Raspberry Pi Camera Module and laser etched front face plate from version 1 of the photo booth

First, with the system turned off, plug-in the camera. Then boot it back up. You’ll need to follow the initial setup instructions.

I decided to use PiCamera to control the camera with Python. Install PiCamera.

Creating the Animated Gif

I first tried ImageMagick, but had some issues with the jpg delegate. I then used GraphicsMagick instead. It works great. Read the installation instruction here for Unix. But the following should work.

sudo apt-get install graphicsmagick

Once GraphicsMagick is installed, you can test it with the following code. It will combine all the jpgs in the current directory.

gm convert -delay 100 *.jpg joined.gif

Uploading to Tumblr

I used pytumblr and the tumblr API to get the photos from the pi to the internet.

To install pytumblr, follow these steps:

  1. If it is not installed on the pi, install PIP somewhere on your pi
  2. In the terminal, navigate to the pip folder you downloaded and moved to the pi. Then run the following code:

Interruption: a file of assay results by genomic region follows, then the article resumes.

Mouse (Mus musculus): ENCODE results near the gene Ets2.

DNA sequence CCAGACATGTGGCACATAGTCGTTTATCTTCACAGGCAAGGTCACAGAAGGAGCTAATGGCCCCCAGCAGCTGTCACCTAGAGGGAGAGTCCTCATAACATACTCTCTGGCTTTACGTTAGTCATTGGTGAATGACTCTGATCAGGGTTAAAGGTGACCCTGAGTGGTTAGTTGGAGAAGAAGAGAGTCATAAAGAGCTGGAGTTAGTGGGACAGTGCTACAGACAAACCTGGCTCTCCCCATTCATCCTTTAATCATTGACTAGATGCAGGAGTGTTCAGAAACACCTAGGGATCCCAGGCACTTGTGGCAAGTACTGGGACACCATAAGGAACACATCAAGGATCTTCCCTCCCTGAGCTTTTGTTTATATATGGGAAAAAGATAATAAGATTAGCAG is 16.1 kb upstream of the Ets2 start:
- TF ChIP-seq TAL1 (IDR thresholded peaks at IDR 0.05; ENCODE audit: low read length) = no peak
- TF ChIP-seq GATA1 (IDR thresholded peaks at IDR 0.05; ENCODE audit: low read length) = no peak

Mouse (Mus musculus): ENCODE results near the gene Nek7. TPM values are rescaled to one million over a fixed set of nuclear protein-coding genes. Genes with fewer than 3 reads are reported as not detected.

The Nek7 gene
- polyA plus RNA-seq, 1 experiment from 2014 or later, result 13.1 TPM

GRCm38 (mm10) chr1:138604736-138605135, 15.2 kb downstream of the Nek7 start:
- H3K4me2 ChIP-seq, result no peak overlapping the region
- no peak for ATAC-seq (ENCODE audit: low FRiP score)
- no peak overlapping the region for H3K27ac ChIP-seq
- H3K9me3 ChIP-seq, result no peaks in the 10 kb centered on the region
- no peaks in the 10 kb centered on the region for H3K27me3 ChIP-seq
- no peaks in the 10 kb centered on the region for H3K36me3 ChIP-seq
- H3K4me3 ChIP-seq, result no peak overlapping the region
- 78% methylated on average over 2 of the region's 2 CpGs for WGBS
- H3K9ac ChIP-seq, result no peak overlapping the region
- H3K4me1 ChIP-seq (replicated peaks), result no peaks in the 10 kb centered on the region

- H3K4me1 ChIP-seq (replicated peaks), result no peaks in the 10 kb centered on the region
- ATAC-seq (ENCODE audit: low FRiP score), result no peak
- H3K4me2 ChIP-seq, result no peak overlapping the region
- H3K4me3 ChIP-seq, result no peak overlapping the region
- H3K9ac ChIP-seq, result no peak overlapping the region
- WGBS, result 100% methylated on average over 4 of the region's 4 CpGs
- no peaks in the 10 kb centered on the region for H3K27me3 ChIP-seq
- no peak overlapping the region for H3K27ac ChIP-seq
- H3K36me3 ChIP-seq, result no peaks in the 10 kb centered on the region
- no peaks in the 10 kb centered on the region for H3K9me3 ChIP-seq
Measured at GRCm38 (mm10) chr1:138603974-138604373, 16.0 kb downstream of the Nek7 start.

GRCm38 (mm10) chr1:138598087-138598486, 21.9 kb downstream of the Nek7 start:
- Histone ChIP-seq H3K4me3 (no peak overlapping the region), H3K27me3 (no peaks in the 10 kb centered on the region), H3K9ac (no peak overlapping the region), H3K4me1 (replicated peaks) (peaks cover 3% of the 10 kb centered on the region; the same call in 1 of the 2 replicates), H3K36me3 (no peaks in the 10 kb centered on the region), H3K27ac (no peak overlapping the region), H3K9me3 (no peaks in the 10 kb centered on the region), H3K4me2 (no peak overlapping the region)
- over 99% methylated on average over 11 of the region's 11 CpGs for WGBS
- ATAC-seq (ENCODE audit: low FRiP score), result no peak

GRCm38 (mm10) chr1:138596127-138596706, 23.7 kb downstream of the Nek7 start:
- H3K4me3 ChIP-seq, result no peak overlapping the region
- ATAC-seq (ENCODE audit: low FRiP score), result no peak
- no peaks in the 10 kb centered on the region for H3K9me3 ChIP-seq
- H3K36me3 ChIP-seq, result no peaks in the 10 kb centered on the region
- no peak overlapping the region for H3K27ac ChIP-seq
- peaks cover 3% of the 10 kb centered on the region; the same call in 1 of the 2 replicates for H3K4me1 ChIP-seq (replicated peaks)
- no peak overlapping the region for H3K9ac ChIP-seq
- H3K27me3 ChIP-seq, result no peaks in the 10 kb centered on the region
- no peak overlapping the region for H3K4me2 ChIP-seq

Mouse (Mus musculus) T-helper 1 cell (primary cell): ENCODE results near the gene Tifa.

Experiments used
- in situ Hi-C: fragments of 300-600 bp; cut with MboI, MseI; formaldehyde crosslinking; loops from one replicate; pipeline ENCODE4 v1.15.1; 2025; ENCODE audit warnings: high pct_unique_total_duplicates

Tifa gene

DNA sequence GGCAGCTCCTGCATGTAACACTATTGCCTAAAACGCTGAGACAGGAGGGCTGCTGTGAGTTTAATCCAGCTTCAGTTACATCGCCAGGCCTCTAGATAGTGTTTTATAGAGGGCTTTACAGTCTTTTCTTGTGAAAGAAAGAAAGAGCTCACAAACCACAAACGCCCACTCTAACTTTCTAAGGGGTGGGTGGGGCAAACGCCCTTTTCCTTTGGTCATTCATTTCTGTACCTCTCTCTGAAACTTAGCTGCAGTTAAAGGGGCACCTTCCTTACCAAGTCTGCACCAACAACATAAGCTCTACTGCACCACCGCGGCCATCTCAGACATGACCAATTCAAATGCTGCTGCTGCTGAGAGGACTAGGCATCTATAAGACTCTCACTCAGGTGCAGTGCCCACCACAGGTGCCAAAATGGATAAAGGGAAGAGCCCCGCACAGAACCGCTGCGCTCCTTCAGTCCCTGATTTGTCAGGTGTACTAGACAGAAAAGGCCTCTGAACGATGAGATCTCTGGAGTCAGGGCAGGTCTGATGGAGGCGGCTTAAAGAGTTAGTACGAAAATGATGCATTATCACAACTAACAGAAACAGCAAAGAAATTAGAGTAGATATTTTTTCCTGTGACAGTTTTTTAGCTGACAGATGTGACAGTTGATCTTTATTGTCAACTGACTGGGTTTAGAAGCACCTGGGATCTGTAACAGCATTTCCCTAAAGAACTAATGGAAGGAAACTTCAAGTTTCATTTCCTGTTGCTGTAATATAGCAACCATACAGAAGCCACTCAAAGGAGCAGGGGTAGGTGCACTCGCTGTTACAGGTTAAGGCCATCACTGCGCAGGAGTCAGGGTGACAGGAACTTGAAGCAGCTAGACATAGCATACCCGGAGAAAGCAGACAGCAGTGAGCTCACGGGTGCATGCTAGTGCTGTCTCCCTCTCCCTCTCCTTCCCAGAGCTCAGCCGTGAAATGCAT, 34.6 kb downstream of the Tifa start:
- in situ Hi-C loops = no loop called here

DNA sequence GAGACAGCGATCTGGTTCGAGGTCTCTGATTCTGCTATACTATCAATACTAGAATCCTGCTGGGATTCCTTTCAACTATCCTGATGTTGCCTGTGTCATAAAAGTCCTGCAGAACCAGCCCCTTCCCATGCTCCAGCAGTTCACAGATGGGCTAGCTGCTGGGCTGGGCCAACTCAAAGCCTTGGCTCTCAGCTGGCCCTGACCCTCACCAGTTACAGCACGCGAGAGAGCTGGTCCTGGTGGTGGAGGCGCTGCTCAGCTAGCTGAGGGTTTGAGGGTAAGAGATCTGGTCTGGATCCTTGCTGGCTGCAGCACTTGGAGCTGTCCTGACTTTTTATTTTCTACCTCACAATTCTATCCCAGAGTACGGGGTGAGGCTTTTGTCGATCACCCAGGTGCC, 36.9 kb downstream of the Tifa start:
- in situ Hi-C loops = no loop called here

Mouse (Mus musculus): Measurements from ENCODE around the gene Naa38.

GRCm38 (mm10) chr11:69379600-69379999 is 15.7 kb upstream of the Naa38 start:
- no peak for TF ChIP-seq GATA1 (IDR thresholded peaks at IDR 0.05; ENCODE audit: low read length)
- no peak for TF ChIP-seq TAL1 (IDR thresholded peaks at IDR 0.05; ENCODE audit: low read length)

sudo python
  3. Download pytumblr and copy the files somewhere on your pi. For instance, in the command line, you could navigate to your chosen file and then type:
    wget ""
  4. In the terminal, navigate to pytumblr-master folder (you un-zipped the downloaded file, right?) and run this command to install:
    sudo python install

The Final Code

You can download the code at GitHub. If you have not used GitHub before, check out this link. There are a few values for variables that you will need to replace with your special information. Save the code wherever you want. I put it in the folder named /home/pi/photobooth/. If you are not comfortable using the command line, learn more here.

After getting the photobooth code on your Raspberry Pi, set it to automatically run the python code at startup.

sudo nano /etc/xdg/autostart/myscript.desktop

And save something like the following:

[Desktop Entry]
Comment=Start my script
Exec=sudo python /home/pi/photobooth/

I found I need sudo at the beginning, otherwise the GPIO buttons and lights don’t work.


Photo booth enclosure, version 1

Photo booth enclosure

Case for Version 3 Photo Booth

Case for Version 3 Photo Booth

In the first versions, I built my own case out of wood. They were a little rough as I’m still working on my carpentry skills. I did laser cut the front and back plates.

In the latest version, I decided to re-use some existing items to make a cooler looking case. I found a small brief case at an antique shop. It was originally used for holding silverware. Then I also re-purposed an old camera I had. I took off the front plate and the lens. I used an existing hole in the front plate for the new LED arcade button.